The Picturesque as Ownership

Once a domestic aesthetic pleasure, the picturesque was extended to a national and international scale, eventually transitioning its values into an imperialist effort that shaped, Stephen Copley and Peter Garside propose, “British … accounts of colonial landscapes and cultures. Even within the British Isles,” they write, “the discourse of the Picturesque intersects with and is shaped by the discourses of colonialism at various points”.[5] 

Mr. and Mrs. Andrews

Mr. & Mrs. Andrews (1750) shows a
landed gentry couple standing 

before their newly acquired property

The picturesque—hospitable to the object of colonialism, the possession of lands and all contained therein—surveyed far-off agricultural and commercial economies, demonstrating the political viability of the empire’s exploration and development of such regions.[6] As Britain’s agricultural efforts were unsupportive of the quickly growing population, apprehending the suitability of other regions to expand agricultural and economic development was deemed necessary.[7] Among the primary goals of the survey—including mapping the geographical characteristics of new terrain—was to re-name lands deemed ‘new’ and to attribute ownership of natural worlds;[8] the ideological investment in the picturesque accelerated colonial efforts to subdue other lands and absorb them into the British Empire.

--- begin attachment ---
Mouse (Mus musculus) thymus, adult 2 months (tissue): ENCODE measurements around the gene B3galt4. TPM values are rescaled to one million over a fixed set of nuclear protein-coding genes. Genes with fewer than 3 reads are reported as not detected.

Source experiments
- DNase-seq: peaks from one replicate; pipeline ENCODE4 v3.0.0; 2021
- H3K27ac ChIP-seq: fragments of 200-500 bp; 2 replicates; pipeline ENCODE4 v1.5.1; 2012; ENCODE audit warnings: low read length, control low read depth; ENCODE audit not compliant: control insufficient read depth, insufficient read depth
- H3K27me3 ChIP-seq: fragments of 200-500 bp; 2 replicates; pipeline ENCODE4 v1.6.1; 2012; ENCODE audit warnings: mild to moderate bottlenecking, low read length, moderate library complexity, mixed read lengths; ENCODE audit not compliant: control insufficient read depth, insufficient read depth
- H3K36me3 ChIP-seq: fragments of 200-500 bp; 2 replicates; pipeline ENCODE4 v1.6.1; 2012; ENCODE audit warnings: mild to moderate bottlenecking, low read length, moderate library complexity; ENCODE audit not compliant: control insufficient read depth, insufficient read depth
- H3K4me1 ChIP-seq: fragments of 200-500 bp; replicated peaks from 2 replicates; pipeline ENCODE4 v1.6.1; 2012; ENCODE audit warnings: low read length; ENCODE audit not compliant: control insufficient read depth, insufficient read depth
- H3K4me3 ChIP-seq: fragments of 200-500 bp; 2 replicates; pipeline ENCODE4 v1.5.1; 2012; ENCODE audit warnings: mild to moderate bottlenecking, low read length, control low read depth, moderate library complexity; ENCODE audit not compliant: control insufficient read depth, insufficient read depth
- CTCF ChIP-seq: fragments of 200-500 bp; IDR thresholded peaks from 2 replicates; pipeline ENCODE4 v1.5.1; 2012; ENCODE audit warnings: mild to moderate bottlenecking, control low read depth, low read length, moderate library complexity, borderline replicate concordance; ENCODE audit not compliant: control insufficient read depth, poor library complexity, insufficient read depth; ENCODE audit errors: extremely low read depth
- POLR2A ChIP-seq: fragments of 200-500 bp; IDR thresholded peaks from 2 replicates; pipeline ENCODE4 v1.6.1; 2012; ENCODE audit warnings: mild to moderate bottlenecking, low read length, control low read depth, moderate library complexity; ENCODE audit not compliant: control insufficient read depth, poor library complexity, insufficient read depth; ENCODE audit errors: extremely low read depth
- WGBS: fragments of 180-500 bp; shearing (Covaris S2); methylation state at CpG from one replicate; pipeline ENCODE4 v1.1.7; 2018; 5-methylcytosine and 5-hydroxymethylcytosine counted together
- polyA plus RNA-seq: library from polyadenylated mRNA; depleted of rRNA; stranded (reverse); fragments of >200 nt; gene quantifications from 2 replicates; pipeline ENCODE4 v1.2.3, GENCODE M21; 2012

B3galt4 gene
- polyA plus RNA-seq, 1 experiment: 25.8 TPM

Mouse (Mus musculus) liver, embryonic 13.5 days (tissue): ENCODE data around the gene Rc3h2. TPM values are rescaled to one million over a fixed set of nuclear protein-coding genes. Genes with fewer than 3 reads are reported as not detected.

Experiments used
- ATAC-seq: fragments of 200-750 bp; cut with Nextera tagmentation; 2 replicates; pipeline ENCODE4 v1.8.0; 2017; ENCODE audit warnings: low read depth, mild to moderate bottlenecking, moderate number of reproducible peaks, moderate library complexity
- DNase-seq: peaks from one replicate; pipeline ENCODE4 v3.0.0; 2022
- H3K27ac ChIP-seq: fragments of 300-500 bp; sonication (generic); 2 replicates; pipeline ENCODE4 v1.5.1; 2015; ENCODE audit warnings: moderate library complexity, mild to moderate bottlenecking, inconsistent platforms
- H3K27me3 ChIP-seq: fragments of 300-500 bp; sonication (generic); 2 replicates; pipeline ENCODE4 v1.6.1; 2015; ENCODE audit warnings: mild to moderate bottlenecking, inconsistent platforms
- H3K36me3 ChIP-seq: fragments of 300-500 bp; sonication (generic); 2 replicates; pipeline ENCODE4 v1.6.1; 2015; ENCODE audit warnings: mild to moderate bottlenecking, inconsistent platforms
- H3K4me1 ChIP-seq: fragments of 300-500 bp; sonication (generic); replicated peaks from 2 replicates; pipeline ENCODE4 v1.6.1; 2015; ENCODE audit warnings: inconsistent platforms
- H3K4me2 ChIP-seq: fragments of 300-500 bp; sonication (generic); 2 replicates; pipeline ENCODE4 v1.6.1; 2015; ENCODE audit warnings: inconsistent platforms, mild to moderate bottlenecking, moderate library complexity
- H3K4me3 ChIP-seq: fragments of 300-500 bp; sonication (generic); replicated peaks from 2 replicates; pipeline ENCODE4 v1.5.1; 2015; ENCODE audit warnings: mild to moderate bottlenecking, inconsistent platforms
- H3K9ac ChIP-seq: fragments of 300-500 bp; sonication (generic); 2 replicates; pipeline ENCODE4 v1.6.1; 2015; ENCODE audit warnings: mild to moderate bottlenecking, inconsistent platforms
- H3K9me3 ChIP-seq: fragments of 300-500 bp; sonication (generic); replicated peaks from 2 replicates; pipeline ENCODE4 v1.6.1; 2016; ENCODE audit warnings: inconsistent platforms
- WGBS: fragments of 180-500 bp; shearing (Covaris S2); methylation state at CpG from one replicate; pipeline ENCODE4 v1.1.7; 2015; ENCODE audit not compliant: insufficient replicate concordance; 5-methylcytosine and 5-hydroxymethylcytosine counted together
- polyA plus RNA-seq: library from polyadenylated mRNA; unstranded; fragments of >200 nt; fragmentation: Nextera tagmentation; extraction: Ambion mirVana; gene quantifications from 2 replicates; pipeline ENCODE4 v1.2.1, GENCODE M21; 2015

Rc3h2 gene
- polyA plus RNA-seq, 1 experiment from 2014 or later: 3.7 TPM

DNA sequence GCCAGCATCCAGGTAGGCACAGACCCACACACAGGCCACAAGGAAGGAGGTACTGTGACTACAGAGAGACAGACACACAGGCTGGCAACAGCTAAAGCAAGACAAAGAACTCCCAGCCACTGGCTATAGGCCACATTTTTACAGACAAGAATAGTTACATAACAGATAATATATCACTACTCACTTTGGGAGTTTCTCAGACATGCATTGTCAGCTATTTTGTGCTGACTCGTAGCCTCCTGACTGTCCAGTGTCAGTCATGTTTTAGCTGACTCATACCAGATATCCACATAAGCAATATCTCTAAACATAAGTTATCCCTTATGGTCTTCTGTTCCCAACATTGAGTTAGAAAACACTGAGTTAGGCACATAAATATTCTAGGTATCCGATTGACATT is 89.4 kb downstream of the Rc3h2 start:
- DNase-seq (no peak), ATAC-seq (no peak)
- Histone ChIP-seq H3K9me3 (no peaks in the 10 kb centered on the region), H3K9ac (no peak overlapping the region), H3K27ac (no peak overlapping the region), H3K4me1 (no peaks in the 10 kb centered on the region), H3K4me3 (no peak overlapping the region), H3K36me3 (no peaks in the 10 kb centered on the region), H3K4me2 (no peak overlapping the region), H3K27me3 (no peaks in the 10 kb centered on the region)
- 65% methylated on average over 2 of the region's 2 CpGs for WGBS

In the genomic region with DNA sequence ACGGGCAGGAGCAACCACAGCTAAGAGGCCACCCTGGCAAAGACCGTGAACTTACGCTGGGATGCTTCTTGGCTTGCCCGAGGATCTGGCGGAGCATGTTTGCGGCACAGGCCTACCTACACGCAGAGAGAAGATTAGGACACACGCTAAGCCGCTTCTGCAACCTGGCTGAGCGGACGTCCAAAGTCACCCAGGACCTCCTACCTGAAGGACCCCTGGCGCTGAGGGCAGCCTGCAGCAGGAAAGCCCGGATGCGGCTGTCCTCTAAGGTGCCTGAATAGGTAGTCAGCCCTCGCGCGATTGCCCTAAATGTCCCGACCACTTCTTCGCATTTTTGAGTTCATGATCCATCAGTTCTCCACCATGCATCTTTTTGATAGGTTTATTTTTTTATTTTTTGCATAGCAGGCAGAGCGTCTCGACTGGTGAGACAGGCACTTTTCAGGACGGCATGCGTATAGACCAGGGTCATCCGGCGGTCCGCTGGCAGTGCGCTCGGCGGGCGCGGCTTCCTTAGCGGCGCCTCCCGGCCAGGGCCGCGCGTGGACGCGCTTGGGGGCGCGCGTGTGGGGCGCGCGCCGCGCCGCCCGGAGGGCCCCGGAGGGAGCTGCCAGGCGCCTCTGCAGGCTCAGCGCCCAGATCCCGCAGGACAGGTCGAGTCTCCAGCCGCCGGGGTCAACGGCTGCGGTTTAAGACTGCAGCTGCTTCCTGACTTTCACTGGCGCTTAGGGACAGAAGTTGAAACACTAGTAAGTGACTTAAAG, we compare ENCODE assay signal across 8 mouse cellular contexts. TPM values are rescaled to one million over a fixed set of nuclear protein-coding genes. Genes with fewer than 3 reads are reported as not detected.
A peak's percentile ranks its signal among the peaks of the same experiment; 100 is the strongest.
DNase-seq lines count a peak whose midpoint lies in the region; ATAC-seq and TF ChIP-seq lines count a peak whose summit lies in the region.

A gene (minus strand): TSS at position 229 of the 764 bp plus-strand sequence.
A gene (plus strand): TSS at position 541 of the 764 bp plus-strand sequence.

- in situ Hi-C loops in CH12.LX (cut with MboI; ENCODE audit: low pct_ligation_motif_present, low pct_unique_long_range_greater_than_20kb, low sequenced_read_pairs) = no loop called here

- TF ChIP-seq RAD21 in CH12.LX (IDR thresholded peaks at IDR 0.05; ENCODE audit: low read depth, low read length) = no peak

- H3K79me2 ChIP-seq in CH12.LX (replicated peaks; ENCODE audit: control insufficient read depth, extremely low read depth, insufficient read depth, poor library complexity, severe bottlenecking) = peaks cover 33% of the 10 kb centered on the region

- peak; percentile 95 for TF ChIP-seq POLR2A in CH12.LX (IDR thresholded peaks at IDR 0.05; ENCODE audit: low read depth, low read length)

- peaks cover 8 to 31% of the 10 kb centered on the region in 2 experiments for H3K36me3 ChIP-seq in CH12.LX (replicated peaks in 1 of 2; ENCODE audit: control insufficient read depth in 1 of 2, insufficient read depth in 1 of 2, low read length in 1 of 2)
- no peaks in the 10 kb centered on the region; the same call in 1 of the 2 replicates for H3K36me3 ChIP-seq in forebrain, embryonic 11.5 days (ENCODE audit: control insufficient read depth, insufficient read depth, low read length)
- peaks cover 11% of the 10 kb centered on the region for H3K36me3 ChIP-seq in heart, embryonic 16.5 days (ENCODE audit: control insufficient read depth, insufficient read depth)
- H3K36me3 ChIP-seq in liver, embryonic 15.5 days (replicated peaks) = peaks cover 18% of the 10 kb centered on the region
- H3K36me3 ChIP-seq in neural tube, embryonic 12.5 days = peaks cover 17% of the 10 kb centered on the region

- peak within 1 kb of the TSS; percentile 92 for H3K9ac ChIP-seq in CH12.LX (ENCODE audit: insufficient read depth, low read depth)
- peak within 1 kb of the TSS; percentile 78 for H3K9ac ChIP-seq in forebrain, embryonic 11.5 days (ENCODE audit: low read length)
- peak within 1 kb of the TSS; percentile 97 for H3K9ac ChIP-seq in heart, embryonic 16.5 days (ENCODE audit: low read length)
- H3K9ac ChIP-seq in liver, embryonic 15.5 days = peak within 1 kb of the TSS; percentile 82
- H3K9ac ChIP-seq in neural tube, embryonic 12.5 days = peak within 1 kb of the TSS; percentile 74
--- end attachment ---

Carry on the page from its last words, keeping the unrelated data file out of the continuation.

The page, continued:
While the scenes in a picturesque painting appeared to display a rough and irregular environment, indicating its organic and undisturbed nature, these images were in fact highly ordered, relying on a specific structuring of background, middleground, and foreground, which sometimes required a complete reorganization of the landscape to appropriately fit picturesque criteria.[9]

An Example of the Picturesque by William Gilpin

An example of a picturesque
landscape taken from Gilpin's Observations

The artist’s mediation of the landscape onto the canvas complicated the relationship between land and representation, leading to an ideology of mutation and the need for improvement of native subjects.[10] For the picturesque artist, the landscape exists as a mélange of parts that must be reordered for aesthetic appeal and consumptive pleasure. This manipulation of the land to enhance the desirability of the landscape suggested a mastery of the land and an aestheticization of its discrete components, transforming subjects into commodities, thus making the picturesque akin to the colonial survey: where the colonial survey designs the landscape for production, the picturesque designs it for consumption.[11]

 Whale, “Romantics, Explorers and Picturesque Travellers,” 176-177.
[5] Copley and Garside, The Politics of the Picturesque, 6.
[6] Copley and Garside, The Politics of the Picturesque, 7.
[7] Roy Bridges, “Exploration and Travel Outside Europe (1720-1914),” in The Cambridge Companion to Travel Writing, eds. Peter Hulme and Tim Youngs. (Cambridge: Cambridge University Press, 2002), 60.
[8] Susan Bassnett, “Travel Writing and Gender,” in The Cambridge Companion to Travel Writing, eds. Peter Hulme and Tim Youngs. (Cambridge: Cambridge University Press, 2002), 231.
[9] Whale, “Romantics, Explorers and Picturesque Travellers,” 178.
[10] Whale, “Romantics, Explorers and Picturesque Travellers,” 178.
[11] Leask, Curiosity the Aesthetics of Travel Writing, 169; Mary Louise Pratt, Imperial Eyes: Travel Writing and Transculturation, 2nd ed. (New York: Routledge, 2008), 205.